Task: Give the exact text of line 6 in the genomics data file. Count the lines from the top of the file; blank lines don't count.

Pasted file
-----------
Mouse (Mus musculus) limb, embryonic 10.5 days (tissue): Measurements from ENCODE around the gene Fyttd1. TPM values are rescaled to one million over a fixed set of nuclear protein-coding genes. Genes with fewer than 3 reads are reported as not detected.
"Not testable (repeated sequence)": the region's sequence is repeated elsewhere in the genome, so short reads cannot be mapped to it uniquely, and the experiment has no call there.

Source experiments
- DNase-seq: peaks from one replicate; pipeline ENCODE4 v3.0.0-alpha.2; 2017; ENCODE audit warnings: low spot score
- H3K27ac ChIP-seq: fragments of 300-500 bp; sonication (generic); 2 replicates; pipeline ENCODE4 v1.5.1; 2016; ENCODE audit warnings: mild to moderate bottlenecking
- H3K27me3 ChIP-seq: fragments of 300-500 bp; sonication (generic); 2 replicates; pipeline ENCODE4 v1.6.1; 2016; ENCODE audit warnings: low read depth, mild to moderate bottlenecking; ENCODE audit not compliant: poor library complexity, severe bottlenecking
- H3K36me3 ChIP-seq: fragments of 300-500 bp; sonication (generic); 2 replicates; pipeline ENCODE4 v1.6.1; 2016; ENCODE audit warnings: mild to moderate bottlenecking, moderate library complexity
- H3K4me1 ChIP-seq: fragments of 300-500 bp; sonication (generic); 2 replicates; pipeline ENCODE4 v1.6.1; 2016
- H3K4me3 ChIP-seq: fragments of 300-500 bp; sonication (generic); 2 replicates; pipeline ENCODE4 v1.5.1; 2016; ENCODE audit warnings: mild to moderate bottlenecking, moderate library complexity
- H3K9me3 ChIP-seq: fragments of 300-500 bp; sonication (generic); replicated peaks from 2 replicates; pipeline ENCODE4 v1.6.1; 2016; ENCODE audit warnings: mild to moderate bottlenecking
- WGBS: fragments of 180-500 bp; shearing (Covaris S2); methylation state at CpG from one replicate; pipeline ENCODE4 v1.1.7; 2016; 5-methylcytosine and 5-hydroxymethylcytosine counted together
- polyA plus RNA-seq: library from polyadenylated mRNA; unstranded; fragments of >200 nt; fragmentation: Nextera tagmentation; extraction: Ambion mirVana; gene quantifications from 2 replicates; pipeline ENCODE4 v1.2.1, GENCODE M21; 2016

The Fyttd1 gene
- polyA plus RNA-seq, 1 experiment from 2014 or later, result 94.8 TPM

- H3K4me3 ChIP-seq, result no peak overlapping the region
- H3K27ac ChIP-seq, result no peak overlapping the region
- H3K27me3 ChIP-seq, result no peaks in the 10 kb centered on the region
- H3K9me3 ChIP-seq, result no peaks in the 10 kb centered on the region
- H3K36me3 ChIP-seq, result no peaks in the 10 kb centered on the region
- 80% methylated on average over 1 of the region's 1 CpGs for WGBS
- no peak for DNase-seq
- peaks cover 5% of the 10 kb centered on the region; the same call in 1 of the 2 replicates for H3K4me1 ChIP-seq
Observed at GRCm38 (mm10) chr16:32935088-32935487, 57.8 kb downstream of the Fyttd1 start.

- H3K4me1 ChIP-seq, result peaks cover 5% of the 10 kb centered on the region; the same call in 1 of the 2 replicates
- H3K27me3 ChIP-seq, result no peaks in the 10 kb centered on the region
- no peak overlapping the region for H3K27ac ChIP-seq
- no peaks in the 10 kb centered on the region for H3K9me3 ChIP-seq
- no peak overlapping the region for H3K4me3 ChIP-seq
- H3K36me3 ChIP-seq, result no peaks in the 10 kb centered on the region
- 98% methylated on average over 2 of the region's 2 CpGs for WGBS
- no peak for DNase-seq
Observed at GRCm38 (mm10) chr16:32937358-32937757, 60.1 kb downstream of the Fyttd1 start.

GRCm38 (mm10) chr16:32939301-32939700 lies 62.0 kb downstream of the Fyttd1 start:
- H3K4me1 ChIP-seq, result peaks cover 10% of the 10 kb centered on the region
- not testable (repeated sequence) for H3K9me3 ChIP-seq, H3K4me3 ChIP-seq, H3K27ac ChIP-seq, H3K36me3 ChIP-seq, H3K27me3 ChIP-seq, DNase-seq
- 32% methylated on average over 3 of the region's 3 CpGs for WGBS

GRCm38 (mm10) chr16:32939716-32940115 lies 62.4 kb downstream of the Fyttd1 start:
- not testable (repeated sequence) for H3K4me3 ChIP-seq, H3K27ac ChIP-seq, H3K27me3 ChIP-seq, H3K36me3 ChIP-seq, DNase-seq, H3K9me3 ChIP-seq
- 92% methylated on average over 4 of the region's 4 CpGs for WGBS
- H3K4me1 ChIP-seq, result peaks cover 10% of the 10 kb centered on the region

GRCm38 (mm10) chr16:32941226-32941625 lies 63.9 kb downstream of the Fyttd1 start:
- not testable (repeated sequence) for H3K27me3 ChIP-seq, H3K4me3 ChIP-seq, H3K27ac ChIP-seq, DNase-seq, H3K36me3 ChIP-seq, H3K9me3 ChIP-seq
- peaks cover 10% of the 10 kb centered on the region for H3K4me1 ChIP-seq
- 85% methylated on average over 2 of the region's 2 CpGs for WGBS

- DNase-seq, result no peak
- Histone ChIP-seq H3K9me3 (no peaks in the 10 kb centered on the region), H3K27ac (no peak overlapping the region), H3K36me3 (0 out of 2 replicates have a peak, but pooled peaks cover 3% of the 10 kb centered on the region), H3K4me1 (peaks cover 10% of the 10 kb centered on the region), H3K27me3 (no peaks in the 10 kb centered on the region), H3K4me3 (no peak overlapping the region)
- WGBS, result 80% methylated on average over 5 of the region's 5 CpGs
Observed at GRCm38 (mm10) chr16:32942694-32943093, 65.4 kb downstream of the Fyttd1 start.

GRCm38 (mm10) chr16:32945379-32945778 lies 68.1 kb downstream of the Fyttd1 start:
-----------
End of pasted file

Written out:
- H3K27me3 ChIP-seq: fragments of 300-500 bp; sonication (generic); 2 replicates; pipeline ENCODE4 v1.6.1; 2016; ENCODE audit warnings: low read depth, mild to moderate bottlenecking; ENCODE audit not compliant: poor library complexity, severe bottlenecking